In his article, Mr. Campagna is in error when he says on page 48 that ". . . At the tune the combination of notch, droop, and leading edge extensions made the Arrow unique . . .."
  In fact, this combination was developed by Vickers-Armstrongs Supermarine for their "Sift" interceptor in the early 1950s-a fact I am very conversant with as I was Chief of Performance in the Superrnarine Aerodynamics Department at the time! We also incorporated the best of these developments on the Supermarine N113 "Scimitar" which went into service with the Royal Navy. Incidentally, I left Supermarine to join Avro Canada, also in the Aerodynamics Department, in April, 1957.
  When Mr. Campagna talks about the drag reduction on the Arrow, I'm surprised he doesn't mention the integrated intake/engine by-pass/aerodynamic ejector system used on the Arrow--again, well ahead of it's time. This system placed the shock wave on the leading edge of the intake at all Mach numbers, giving maximum intake efficiency and therefore performance, while the aerodynamic ejector reduced the base drag at the back end significantly. It was really quite a system!

Arrow Telemetry- A First
Dennis E. Fielder, P.Eng., then a member of the Flight Test Department, AV. Roe, now a consultant, Houston, Texas

  I think Mr. Carnpagna's article is as good a story as can be told in four pages and, as my memory serves, is correct. I worked at Avro in the Flight Test Department from 1955 until the infamous "Black Friday" on February 20, 1959. Then, I became part of the "brain drain reversed " and went with Jim Chamberlin to join NASA along with 23 other ex-Avro employees. It is some times difficult to accept that that was 29 years ago. I believe, with one possible exception, that none of those people remain with NASA, being either deceased (as is Jim Chamberlin), relocated within the industry or retired.
  One item not mentioned, except in passing was the telemetry system used to bring the flight instrument measurements to the ground test control area where the information was available in what today is often called "real time."
  Other than the sensors that were distributed all over the initial aircraft, the instrumentation system, including the recorders and telemetry equipment, was located in the so-called armament bay. As I recall, two of these instrumentation bays served as the "pay- loads" for all the flight aircraft. To my knowledge, the test program had not progressed to the point of carrying any active armament. However, the ground development and testing of the armament pack and the deployment systems for the Sparrow IID was ongoing. In addition to these conventional weapons there was provision for deploying. a weapon system then known as Genie which, I believe, had nuclear characteristics. All these systems were scheduled for flight development and qualification in the flight test program.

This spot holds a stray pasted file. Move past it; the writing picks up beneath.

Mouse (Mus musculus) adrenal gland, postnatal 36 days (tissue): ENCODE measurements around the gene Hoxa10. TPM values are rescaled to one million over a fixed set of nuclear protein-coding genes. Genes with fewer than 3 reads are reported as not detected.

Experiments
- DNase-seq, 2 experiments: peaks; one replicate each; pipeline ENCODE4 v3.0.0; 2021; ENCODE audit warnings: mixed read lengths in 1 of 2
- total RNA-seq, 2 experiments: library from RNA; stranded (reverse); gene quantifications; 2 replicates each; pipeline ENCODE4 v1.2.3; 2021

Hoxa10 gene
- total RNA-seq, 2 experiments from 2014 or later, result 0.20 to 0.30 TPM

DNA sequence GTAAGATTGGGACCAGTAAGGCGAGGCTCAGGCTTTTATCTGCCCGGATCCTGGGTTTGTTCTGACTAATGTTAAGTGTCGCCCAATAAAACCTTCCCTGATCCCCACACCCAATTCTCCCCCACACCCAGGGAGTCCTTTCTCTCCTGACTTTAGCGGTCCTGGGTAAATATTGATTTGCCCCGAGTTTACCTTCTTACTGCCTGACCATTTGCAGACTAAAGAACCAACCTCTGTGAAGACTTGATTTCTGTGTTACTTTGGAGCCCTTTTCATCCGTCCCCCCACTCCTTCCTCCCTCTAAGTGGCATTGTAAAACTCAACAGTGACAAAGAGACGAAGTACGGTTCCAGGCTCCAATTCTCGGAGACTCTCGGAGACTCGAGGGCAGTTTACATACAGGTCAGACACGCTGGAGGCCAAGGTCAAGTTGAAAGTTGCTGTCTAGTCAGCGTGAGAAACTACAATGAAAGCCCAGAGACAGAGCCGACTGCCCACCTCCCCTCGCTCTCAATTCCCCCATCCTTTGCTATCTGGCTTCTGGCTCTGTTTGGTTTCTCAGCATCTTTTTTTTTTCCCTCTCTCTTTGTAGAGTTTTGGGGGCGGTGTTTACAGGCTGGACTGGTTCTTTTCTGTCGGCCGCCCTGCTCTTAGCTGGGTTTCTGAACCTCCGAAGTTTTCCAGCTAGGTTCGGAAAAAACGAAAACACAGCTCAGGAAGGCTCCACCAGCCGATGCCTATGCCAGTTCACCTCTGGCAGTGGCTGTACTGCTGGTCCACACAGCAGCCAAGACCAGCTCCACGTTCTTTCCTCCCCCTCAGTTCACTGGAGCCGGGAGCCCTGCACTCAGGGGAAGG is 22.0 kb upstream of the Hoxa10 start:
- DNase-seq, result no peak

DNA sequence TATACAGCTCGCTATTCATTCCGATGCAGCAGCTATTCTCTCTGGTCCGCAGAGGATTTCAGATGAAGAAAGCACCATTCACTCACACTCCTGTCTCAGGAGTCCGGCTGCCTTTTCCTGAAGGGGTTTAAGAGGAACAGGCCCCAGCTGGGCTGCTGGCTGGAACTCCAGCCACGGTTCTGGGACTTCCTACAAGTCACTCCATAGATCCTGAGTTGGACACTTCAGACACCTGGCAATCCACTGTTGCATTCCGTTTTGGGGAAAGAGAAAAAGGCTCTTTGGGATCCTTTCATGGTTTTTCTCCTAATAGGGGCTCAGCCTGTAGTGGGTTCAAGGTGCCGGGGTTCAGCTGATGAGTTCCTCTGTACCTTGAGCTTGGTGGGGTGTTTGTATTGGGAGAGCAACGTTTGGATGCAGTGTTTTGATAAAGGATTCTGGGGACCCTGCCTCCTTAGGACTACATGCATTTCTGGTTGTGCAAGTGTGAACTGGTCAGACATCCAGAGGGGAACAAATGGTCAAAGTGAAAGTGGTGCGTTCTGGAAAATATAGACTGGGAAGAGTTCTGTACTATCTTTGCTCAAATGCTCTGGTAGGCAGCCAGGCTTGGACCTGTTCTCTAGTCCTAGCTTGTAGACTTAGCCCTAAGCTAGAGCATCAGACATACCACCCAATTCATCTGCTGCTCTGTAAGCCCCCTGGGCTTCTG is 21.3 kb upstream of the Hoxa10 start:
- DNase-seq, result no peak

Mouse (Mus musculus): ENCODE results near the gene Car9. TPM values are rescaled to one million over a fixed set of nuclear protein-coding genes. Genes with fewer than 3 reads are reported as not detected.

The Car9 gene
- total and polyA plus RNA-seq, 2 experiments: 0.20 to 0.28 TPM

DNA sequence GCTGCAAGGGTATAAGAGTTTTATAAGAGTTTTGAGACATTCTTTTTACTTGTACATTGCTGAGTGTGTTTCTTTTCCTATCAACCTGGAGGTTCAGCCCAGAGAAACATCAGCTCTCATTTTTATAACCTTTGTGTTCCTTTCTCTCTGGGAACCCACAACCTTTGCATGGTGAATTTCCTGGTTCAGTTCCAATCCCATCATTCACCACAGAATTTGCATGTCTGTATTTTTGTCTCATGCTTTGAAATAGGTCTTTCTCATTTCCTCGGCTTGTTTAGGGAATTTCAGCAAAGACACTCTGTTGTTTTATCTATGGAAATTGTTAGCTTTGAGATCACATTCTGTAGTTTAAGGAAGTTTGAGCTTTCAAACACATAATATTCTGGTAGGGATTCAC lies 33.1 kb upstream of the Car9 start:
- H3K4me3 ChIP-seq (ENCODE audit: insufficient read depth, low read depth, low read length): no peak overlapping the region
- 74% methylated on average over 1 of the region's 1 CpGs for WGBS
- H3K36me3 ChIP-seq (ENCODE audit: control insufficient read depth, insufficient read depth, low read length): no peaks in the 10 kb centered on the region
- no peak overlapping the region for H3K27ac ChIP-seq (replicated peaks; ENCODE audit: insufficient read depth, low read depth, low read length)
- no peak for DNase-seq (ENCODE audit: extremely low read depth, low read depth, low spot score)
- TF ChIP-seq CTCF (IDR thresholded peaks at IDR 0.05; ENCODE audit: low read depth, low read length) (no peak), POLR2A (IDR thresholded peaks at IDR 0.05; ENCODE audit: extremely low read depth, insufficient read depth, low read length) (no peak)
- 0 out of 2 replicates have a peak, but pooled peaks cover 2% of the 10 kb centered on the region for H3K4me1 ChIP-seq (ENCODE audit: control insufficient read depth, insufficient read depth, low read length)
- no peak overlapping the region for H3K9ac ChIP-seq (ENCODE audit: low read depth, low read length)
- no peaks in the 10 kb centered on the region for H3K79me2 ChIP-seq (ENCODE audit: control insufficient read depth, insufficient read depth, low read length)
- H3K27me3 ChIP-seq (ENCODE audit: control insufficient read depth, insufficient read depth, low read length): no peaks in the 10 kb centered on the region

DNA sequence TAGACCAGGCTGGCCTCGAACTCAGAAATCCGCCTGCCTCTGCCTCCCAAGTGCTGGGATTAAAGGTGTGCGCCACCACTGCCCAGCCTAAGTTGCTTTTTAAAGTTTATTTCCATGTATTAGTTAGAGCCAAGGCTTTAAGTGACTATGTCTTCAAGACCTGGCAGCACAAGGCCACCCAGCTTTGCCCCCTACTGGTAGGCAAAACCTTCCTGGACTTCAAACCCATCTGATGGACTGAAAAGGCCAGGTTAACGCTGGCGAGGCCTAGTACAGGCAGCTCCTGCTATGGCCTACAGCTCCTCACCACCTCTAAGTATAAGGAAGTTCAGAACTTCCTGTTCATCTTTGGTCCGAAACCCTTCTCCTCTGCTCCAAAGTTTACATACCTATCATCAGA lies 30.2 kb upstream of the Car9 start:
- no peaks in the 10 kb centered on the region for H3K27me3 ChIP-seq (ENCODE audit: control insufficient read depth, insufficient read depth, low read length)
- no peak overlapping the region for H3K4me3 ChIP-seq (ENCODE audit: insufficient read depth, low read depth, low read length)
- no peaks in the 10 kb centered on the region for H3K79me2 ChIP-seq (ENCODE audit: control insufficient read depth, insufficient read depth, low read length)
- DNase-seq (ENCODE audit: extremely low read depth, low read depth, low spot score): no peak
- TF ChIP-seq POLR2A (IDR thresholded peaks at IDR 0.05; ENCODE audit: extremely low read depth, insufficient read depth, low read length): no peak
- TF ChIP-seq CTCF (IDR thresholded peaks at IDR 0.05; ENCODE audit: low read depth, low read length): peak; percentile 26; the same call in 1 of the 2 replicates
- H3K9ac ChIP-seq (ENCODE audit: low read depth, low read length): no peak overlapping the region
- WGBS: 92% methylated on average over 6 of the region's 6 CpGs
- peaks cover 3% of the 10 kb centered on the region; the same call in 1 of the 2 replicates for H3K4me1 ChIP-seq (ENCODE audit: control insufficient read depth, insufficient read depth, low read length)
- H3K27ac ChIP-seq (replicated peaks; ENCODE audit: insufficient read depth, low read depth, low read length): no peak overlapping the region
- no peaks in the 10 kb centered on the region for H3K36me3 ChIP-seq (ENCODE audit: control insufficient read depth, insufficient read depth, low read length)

Whatever Dr. Morton's definition of "flawed," it seems to me that an in-production, all-weather aircraft, which in March of 1958 flew supersonic on its third test flight, and grew to a fleet of five operating aircraft with 66 test flights by February of 1959, and suffered only two landing gear problems, has to be classified as a success-even if it never carried any armament, ever!
  The irony here is that the nuclear warheads for the Bomark, the then-cited NORAD missile to be deployed in Canada which (according to the in-famous Honourable George C. Pearkes, Minister of National Defense at that time) pre-empted any need for such as the Arrow, were never made available in Canada.

Designs Into Reality
Eric A Westall, P.Eng., then project supervisor, control surfaces and rear fuselage, on the Arrow, now retired, Willowdale, Ont.

   Congratulations on an excellent article, with correct facts as I recall, except for one minor point.
In your photograph (p. 52) you give Guest Hake a title that is misleading. Guest was head of production engineering with several project supervisors reporting to him, I was one of them.
  Each supervisor was assigned sections of the aircraft, mine was control surfaces and rear fuselage. With my group of about 20 people, mainly manufacturing engineers, in those days called planners, we worked with the designers to ensure what was designed could be manufactured.
  When design was finalized, we then designated equipment, tooling and methods to be used in the manufacture of components, sub-assemblies and final assembly of the sections.
  Another group under Buz Could was responsible for final assembly, the marrying-up of the sections into the complete aircraft.
  The photograph must have been taken in the very early days of the project because Guest was only with the company for, maybe, two years before resigning and returning to the United States; his replacement was a Canadian, Ron Drake, who still held the position at the cancellation.
  While not in any way detracting from the credit given Jim Floyd, I have always thought there should be mention of the contribution to the design by a young Canadian, Jim Chamberlin.
  In your credits you do not mention the Canadian Aeronautical and Space Institute, Ottawa. Founded in 1954 as the Canadian Aeronautical Institute, membership was only accepted from people with proven knowledge and experience in aeronautics, many Avro people were members. I was accepted in 1955, and remained a member until I retired in 1985.